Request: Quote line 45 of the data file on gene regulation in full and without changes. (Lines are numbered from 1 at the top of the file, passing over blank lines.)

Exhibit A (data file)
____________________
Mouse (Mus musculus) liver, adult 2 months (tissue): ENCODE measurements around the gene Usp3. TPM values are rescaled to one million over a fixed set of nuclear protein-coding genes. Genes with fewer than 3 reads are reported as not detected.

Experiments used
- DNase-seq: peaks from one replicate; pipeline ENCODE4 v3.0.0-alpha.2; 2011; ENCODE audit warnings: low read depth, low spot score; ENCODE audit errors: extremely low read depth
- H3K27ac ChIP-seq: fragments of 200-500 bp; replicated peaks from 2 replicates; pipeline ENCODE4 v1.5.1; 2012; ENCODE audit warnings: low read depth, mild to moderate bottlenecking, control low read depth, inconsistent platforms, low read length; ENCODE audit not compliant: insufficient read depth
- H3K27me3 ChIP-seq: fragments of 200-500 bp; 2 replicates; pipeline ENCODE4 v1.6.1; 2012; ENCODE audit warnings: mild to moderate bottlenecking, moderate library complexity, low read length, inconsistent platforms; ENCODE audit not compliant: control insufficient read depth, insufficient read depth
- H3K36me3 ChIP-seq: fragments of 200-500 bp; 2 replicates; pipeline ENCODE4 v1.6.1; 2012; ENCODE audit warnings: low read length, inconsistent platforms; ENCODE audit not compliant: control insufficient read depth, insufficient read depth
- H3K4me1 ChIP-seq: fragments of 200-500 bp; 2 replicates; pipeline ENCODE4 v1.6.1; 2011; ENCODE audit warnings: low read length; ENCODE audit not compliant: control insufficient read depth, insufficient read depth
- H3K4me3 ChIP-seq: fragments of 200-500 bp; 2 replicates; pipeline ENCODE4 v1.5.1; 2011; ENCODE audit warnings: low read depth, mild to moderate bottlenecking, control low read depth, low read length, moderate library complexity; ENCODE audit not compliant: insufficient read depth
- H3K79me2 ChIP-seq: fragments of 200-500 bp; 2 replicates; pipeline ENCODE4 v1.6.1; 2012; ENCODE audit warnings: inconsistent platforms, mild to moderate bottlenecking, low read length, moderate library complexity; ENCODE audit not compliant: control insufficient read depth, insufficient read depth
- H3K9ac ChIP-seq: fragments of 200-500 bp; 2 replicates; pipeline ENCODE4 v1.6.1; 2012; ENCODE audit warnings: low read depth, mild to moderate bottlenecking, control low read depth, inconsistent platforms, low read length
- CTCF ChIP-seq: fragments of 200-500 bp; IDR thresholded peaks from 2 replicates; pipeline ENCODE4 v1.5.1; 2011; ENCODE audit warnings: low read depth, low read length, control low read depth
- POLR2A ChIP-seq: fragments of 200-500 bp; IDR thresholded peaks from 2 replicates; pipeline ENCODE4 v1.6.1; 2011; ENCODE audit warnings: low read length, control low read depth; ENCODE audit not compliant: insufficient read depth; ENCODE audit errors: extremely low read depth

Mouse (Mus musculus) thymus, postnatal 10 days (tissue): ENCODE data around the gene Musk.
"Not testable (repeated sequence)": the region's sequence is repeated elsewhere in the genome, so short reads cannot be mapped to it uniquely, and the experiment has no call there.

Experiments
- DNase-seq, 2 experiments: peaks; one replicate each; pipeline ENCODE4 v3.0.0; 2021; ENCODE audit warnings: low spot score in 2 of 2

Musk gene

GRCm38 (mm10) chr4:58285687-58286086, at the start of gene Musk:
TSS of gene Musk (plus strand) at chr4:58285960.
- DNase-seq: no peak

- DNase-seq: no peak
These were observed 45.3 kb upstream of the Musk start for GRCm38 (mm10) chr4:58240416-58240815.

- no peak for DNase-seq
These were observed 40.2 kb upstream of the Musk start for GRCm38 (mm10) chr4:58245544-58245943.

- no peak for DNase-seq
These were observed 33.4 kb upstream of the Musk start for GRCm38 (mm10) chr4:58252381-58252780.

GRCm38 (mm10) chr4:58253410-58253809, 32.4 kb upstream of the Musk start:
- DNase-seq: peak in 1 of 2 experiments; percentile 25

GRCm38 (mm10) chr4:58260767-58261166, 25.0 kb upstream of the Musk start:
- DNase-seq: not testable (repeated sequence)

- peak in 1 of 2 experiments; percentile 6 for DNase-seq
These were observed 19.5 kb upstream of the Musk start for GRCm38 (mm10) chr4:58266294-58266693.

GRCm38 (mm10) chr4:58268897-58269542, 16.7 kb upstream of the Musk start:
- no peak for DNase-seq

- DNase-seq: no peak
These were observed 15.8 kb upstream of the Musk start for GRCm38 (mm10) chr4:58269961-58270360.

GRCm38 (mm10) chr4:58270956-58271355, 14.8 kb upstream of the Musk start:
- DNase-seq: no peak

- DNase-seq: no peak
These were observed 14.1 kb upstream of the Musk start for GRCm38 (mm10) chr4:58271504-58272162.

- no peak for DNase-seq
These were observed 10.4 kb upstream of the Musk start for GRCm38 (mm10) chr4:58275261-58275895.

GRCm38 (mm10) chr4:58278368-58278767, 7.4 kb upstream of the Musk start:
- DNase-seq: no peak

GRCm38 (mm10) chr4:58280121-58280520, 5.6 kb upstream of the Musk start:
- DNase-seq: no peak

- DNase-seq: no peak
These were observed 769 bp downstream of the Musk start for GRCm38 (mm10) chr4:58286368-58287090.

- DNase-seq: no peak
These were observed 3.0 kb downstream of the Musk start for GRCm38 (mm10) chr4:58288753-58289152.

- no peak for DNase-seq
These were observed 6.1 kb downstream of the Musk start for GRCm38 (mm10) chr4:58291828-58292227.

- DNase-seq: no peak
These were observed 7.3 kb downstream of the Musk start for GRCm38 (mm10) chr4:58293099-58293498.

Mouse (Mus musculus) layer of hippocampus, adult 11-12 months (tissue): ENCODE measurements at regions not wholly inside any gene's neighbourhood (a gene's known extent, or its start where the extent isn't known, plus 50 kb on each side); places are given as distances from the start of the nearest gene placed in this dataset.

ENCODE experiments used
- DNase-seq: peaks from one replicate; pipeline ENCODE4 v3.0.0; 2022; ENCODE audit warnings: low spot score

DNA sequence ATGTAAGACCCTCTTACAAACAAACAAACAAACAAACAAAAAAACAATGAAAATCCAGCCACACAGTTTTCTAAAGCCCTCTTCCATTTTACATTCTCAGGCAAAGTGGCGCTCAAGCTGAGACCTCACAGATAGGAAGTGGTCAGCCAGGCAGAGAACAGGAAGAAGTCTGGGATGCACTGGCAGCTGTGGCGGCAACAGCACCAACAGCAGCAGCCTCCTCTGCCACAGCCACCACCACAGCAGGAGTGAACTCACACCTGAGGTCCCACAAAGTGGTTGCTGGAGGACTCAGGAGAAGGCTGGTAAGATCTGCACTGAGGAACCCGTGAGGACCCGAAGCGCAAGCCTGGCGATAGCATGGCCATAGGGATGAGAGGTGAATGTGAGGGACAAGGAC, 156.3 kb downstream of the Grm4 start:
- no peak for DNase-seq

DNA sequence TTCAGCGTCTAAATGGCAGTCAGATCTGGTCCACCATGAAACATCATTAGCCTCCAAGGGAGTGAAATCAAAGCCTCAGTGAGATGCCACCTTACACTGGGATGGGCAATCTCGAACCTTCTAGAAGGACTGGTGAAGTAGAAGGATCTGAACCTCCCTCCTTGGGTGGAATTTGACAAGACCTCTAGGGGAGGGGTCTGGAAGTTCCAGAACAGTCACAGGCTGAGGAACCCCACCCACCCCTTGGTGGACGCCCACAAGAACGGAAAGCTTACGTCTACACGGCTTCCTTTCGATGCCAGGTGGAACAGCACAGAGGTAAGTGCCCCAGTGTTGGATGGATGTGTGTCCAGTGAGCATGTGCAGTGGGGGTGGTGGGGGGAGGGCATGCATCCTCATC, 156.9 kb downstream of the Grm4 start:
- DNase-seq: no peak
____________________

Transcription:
GRCm38 (mm10) chr4:58280121-58280520, 5.6 kb upstream of the Musk start: